MANHATTAN — The city’s “passive and unquestioning” approach to dealing with deed restrictions allowed a developer to scrap Rivington House’s nursing home status and sell the building for a luxury condo conversion, according to Comptroller Scott Stringer, who on Monday released the results of his office’s investigation into the deed restriction flip.
The comptroller’s findings run contrary to Mayor Bill de Blasio’s insistence that an outdated and haphazard protocol is to blame for the loss of the nursing home — in fact, the process that is currently in place would have preserved Rivington House as a health care facility if officials had heeded a host of red flags and more effectively communicated among city agencies and the public, said Stringer.
“This is not about the process that was in place,” said Stringer at a press conference at City Hall on Monday afternoon. “We do think the process should be improved, but in this particular case, it wasn’t the process — it was the mismanagement of City Hall and the Department of Citywide Administrative Services that allowed the deed restriction to be lifted.”
The comptroller’s report echoes an earlier report released by the Department of Investigation, which found negligence in both City Hall and DCAS in the handling of the deed restriction process. DOI last week stated it was thwarted by the Law Department, which reportedly withheld documents on the matter.
Throughout the process of evaluating the Allure Group’s bids to lift two deed restrictions keeping Rivington House a nonprofit health care facility, officials within DCAS consistently failed to question the property owner’s intentions — despite blatantly being told by Allure principal Joel Landau a condo conversion was on the table — and failed to clearly communicate with City Hall regarding the request, Stringer said.
Meanwhile, those within City Hall — namely, First Deputy Mayor Anthony Shorris — failed to tell DCAS, the agency responsible for overseeing deed restrictions, that Rivington House should be kept as a health care facility, even after learning the agency was preparing to scrap the deed restrictions, Stringer said.
City Hall officials were told by lobbyist James Capolino as early as January 2014 that DCAS was poised to flip the restrictions, then told DCAS to hold off on the request as officials went about evaluating the possible uses for the home. But once City Hall concluded Rivington House should be preserved as a health care facility after weighing the pros of cons of alternate use — a process that excluded any involvement from DCAS — it then failed to communicate this decision to DCAS.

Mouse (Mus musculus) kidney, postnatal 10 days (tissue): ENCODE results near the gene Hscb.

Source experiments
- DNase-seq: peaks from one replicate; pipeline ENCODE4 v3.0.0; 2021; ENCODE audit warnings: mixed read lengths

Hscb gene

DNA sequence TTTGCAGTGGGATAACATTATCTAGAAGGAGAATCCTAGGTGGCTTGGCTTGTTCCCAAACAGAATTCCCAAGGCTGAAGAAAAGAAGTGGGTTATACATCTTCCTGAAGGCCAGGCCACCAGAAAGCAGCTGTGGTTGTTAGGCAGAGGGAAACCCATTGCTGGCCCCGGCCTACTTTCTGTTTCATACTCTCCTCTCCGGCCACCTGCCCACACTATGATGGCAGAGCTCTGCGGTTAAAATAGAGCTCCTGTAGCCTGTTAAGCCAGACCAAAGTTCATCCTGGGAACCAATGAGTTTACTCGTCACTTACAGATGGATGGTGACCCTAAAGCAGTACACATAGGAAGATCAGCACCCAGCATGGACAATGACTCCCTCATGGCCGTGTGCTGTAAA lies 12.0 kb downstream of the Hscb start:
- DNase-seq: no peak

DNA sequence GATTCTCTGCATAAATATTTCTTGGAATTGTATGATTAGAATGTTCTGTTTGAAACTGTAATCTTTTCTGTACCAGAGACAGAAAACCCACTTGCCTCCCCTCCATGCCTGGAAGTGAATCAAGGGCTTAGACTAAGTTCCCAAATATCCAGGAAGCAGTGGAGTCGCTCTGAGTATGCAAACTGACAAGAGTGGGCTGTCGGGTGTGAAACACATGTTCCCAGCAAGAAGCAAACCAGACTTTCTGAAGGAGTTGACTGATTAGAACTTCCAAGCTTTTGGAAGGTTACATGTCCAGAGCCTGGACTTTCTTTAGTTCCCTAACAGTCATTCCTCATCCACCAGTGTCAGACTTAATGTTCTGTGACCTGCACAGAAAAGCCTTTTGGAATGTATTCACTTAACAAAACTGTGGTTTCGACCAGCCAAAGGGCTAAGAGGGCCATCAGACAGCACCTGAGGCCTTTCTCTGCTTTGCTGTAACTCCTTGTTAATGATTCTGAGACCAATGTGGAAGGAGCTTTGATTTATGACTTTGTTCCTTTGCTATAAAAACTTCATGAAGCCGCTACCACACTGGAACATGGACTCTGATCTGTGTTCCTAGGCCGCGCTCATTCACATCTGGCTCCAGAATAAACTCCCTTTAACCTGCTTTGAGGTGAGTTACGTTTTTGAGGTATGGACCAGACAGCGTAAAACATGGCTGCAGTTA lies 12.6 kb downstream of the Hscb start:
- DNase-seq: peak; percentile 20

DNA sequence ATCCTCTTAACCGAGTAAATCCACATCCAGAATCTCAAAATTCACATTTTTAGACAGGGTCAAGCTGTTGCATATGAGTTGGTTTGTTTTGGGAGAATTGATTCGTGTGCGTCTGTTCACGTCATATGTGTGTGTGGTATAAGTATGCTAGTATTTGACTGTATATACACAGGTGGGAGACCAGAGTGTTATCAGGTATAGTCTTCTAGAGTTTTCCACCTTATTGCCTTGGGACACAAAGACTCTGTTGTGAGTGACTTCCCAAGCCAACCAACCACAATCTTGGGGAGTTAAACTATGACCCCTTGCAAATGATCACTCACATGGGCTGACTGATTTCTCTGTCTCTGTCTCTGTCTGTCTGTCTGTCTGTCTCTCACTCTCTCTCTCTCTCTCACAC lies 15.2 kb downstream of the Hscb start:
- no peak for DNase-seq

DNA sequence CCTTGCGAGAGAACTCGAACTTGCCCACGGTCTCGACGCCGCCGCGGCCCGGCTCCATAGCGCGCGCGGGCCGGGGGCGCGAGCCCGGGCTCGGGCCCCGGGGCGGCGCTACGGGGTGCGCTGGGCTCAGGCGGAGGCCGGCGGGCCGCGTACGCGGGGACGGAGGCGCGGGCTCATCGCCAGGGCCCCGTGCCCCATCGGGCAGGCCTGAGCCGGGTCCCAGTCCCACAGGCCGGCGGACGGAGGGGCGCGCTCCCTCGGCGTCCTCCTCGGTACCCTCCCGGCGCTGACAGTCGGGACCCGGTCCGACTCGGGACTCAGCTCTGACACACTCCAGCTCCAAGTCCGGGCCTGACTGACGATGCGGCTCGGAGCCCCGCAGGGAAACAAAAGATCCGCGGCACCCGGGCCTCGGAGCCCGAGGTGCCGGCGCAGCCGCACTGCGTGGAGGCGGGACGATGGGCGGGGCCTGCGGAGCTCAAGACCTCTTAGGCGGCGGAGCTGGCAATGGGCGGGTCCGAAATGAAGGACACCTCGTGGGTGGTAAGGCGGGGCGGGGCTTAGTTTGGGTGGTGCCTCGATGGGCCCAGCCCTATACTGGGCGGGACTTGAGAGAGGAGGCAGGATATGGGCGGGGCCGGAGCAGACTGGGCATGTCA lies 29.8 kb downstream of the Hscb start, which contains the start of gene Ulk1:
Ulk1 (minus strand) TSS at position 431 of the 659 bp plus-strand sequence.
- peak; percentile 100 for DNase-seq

“Each one of these steps…could have served as a check upon the process and caused City officials to re-evaluate the larger direction of the project,” reads Stringer's report. “But because of poor communication — and the passive and unquestioning execution of established protocols designed to protect the public interest — Mr. Landau’s plan to lift all restrictions on Rivington House moved closer to reality.”
And although Shorris was later informed via email that DCAS was still lifting the deed restrictions, he chose to ignore these memos, stating they usually did not contain important information, Stringer said.
Additionally, no community outreach was conducted leading up to the flip — a notice of a public hearing on the matter was posted in the City Record for just one day, which was attended only by Landau.
The city once again missed opportunities to save Rivington House after DCAS had signed off on the lifting of the deed restrictions — concerned community members began reaching out to city officials in December of 2015, months before Allure sold the property to a residential developer for $72 million, but City Hall did not reach out to Landau until after the sale, according to the comptroller.
In response, the mayor’s office once again pointed to the process for handling deed restrictions and reiterated the mayor’s plans to reform the existing protocol.
“The report proves once again that the Mayor was unaware of this transaction, that the First Deputy Mayor was not consulted about the conversion to luxury condos, that the developer hid his intentions from City Hall, and that this decades-old process needed reform,” said press secretary Eric Phillips. “The Mayor has announced an overhaul of the entire process to ensure that community benefit always comes first.”
The Comptroller’s entire report on Rivington House can be read here.